So, for now, I’ll leave it with a hearty welcome to users one and two (not their real names). It’s great to have you on board (and thanks for all the help you’ve already provided).

We recently decided to switch our hosting to TextDrive (part of Joyent). Why would we switch our entire system over to a new architecture about a week prior to launch (and, in the process, probably delay our launch at least a few weeks)? Mostly it came down to recognizing what we do best and where we needed help.

The fact is that we aren’t experts in deployment (shocking, I know). Given that we’ve already given up things like sleep, time with friends and family, etc, it wasn’t clear where the time to gain this expertise was going to come from.

We had deployed and prepared our system to launch on a system of fairly heavy-duty linux-based servers. But part of the reason the system needed to be heavy duty is that we had no confidence in being able to scale out quickly. It’s a bad thing when you recognize that you may have troubles if you succeed.

Around this time, I read this blog post (joyeur had been on my feedreader for awhile). 4000 req/s sounded pretty good and having long heard of TextDrive as the premier Rails hosting company, I thought I’d at least put in a request for more information.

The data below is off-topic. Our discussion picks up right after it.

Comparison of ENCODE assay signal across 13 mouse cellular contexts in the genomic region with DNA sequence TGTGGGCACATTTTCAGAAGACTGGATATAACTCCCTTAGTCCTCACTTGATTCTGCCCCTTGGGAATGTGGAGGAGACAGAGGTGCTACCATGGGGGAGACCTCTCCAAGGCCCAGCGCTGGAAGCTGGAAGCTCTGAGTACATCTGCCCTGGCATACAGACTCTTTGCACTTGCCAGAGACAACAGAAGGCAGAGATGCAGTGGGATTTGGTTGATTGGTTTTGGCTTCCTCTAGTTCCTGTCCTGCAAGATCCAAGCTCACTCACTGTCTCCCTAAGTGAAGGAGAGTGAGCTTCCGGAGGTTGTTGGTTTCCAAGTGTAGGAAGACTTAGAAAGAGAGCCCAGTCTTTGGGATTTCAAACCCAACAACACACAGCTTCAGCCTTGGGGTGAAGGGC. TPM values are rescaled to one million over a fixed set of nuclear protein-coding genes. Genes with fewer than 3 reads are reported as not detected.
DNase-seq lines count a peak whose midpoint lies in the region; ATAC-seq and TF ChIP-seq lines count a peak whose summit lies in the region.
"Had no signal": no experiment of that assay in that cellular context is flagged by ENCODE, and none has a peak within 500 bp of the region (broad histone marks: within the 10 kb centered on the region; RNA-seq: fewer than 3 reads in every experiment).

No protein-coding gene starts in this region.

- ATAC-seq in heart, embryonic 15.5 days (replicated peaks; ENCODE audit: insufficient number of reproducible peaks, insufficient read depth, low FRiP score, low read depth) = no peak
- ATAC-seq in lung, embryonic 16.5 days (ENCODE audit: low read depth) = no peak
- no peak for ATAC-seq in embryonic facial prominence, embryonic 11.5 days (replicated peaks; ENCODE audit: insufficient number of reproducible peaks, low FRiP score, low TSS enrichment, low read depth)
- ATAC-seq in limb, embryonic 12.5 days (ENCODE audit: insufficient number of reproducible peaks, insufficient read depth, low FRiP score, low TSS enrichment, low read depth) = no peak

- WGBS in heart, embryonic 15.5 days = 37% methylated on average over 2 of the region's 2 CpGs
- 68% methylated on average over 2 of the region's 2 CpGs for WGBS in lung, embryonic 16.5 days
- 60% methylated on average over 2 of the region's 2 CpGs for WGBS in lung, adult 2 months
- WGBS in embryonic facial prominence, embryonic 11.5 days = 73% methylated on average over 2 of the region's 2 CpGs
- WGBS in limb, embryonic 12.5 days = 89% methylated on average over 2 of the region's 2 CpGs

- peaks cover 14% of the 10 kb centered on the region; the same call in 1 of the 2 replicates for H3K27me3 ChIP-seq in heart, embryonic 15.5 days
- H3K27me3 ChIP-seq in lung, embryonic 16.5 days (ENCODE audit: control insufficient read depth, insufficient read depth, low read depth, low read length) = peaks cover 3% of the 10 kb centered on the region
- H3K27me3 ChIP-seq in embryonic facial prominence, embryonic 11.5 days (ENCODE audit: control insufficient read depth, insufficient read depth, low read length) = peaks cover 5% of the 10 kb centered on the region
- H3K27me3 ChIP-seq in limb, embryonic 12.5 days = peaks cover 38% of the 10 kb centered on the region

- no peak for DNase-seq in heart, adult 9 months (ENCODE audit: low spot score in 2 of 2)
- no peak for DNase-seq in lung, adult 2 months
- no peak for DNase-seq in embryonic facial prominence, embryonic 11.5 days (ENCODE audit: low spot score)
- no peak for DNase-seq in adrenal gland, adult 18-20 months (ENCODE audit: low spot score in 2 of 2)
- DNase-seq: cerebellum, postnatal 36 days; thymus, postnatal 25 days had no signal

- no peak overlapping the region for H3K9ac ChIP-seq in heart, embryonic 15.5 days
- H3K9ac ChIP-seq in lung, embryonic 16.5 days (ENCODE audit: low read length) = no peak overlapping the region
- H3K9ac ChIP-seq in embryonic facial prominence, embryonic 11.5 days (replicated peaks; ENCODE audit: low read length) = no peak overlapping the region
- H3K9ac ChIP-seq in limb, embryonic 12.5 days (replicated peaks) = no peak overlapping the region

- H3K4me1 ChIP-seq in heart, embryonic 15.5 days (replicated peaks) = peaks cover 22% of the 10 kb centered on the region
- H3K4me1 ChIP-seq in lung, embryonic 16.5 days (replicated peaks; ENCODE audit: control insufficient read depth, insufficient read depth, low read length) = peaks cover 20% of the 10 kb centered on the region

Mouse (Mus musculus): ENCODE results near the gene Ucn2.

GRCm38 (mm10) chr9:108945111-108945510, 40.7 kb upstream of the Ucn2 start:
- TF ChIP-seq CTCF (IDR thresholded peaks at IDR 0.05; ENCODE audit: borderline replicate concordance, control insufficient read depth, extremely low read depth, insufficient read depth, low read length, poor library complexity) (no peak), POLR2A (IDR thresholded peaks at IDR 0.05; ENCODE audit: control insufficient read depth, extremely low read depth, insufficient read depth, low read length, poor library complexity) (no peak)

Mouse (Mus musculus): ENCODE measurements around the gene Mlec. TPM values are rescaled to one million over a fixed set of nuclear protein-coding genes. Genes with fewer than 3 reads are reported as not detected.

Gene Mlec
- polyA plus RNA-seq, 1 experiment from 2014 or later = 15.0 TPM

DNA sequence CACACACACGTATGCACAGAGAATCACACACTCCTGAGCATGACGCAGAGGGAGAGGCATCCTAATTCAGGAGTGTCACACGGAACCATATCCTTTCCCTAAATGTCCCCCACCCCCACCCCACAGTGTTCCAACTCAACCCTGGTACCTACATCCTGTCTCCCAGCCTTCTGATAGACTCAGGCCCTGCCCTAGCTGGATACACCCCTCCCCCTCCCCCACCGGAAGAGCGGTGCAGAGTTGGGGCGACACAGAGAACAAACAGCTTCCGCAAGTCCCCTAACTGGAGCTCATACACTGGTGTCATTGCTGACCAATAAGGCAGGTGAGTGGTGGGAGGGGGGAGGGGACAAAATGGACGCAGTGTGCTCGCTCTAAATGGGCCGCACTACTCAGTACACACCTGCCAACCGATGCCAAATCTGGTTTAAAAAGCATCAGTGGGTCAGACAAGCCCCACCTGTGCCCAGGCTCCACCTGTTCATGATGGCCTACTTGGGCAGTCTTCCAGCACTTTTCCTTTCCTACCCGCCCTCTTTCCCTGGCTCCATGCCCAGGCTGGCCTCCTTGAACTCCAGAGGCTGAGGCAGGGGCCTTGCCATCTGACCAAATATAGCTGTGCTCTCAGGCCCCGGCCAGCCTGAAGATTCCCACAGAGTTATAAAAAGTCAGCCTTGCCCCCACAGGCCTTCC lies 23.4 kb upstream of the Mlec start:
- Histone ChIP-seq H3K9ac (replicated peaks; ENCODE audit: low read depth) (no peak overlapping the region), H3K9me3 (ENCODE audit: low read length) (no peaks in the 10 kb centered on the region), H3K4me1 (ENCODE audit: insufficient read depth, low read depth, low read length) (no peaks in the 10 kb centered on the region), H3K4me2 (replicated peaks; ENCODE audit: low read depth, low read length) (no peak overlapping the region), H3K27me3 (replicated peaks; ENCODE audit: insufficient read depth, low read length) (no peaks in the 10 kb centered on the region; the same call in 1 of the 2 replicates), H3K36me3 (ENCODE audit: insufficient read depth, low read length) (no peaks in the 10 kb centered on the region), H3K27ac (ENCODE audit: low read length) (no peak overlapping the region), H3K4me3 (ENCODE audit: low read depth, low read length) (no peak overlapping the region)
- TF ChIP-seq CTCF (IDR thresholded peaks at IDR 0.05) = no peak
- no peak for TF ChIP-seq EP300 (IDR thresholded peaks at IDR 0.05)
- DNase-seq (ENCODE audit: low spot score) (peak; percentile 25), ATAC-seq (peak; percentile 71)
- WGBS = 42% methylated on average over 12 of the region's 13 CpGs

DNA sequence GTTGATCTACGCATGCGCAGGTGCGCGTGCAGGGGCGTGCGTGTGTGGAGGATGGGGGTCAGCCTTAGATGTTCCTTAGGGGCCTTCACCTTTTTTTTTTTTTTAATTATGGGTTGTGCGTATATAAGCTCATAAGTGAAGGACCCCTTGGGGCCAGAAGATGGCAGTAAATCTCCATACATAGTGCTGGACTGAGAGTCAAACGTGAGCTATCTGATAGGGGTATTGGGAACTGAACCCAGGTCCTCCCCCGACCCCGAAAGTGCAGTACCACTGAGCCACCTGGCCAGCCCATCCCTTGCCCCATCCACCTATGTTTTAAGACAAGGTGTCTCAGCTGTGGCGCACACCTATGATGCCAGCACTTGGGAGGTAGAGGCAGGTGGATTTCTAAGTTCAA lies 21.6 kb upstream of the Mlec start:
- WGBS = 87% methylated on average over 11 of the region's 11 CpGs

After talking to Jason Hoffman, I was ready to go. I had a list of dream features that I wanted to build into our deployment at some point. Jason, in the course of telling me about their accelerator setup (now with more options), basically mentioned everything on my list and told me how it was already built-in to their basic offering. This… pleased me.

I’ll be posting a full review of our experience with Joyent soon. For now, let me just say that it has relieved a huge amount of stress in terms of our future scalability and ability to handle growth. The choice was a couple of weeks of extra work at this point (transition time to the new system) versus having a system unable to grow when we need it. A pretty easy call.